“She told us that it had spread to her brain, her lungs and even her eyes,” Mahoney said. “I was older, so even though she told us she’d fight hard, I knew it was serious. I just remember crying; crying with her and crying with my brother.”

This time around, Mahoney was more involved with his mom’s treatments. He went to doctor’s appointments, chemo treatments and would ask his mom and her doctors questions throughout the process. As Mahoney’s mom grew sicker, doctors allowed her to move back home and receive full-time hospice care.

“Even though my parents were divorced and my brother and I spent time each week at both of their houses, I stayed with my mom the month before she died. It was real hard to see her like that. She was weak and tired and needed help doing the simplest things. She was a warrior though. I remember at night, I would lay with her. I’d have my head down on her chest and I’d just cry, but like usual, she was the one telling me it was going to be OK,” said Mahoney, tears forming in his eyes. “She would just always remind me that everything happens for a reason. She was a firm believer in fate and she would remind me that it was all part of God’s plan.”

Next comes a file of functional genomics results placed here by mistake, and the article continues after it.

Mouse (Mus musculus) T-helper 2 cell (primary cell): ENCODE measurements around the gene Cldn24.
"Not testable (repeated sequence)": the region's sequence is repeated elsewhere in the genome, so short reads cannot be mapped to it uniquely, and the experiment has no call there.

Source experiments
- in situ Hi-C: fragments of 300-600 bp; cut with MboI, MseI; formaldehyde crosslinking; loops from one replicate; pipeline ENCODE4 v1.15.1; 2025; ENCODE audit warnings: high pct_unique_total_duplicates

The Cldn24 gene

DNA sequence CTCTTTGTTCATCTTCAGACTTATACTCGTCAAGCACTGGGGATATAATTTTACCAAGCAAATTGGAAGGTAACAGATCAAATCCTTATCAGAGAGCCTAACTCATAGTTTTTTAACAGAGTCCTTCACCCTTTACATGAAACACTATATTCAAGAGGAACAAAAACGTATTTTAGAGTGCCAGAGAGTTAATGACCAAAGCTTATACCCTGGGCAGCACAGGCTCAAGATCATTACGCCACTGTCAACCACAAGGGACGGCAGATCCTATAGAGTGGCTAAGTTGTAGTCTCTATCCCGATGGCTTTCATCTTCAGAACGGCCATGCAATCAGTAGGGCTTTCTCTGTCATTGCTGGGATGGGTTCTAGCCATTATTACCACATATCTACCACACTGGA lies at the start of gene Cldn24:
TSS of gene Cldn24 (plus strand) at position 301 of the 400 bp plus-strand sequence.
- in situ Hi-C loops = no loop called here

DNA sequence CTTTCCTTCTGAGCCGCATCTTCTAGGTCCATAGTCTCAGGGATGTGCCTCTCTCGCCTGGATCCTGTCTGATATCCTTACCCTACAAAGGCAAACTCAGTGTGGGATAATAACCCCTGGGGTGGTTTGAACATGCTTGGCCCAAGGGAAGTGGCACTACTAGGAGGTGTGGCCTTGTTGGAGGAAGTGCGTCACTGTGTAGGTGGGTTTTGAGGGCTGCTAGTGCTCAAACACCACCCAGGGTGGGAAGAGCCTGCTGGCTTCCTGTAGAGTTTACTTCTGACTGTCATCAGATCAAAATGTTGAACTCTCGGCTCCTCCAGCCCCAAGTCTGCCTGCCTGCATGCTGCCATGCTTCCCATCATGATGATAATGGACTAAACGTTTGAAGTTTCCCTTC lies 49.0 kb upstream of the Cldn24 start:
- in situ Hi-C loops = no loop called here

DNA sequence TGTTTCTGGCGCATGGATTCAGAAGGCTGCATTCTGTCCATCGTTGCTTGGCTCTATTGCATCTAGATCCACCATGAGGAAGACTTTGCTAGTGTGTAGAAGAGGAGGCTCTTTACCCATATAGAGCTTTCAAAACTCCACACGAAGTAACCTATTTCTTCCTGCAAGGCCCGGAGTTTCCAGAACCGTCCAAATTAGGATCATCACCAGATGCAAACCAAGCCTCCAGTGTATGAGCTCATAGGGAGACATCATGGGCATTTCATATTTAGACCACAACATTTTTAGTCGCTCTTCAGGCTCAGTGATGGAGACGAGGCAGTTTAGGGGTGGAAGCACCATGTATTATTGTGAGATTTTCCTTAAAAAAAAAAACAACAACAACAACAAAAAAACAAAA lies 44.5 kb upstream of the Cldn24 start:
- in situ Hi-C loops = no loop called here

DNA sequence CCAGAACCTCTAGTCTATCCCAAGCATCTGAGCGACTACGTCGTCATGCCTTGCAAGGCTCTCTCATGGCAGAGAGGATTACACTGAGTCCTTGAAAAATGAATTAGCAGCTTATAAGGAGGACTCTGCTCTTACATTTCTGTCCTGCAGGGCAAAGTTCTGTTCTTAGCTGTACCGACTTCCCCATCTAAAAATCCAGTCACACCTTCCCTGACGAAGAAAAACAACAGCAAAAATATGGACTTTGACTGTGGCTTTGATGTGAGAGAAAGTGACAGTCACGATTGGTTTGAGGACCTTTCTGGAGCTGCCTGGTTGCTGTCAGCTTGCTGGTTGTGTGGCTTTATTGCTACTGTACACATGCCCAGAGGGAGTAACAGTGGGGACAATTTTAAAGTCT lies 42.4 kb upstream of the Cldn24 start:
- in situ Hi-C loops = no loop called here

The wake and funeral were both emotional for Mahoney and are events that he still finds difficult to talk about.

“The toughest thing was standing by the casket at the wake and seeing everyone who knew and loved my mom. The amount of support my family and I received was overwhelming and made the funeral more bearable,” Mahoney said.

Clark, like Mahoney, was 15 at the time and remembers the wake vividly. “I remember watching a slideshow of Deb when we got there. I really lost it when I saw a picture of her, Grant and myself,” Clark said. “Having my mom next to me while watching it made it even harder because I couldn’t imagine what Grant was going through. I kept thinking, what if it was my mom? It was one of the saddest things I have gone through and it was even harder watching my best friend go through it.”

It’s been almost seven years since Deb Mahoney’s death, but Mahoney still finds her absence overwhelming at times.

“Not a day goes by that I don’t think about her. The hardest part is not having that strong female figure in my life. I don’t have someone to talk to about relationships and other things that people talk about with their moms,” Mahoney said. “I have pictures and other things to keep her memory alive; one of my favorites is my tattoo. It’s a clover with the date she died written in the center. It’s only ink, but every time someone asks me about it, I get to tell them about her and how important she was and still is to me.”

Mahoney can see in himself the ways he’s like his mom and loves that he has the same perspective on life his mom had.

“I believe I’m a lot like my mom,” said Mahoney with a smile. “I try to live my life like she wanted me to. I try to see the good in every situation, and whenever things get tough, I tell myself to push through and keep on fighting, a lot like she did during her treatment.

“She was a wonderful person and I miss her each and every day.”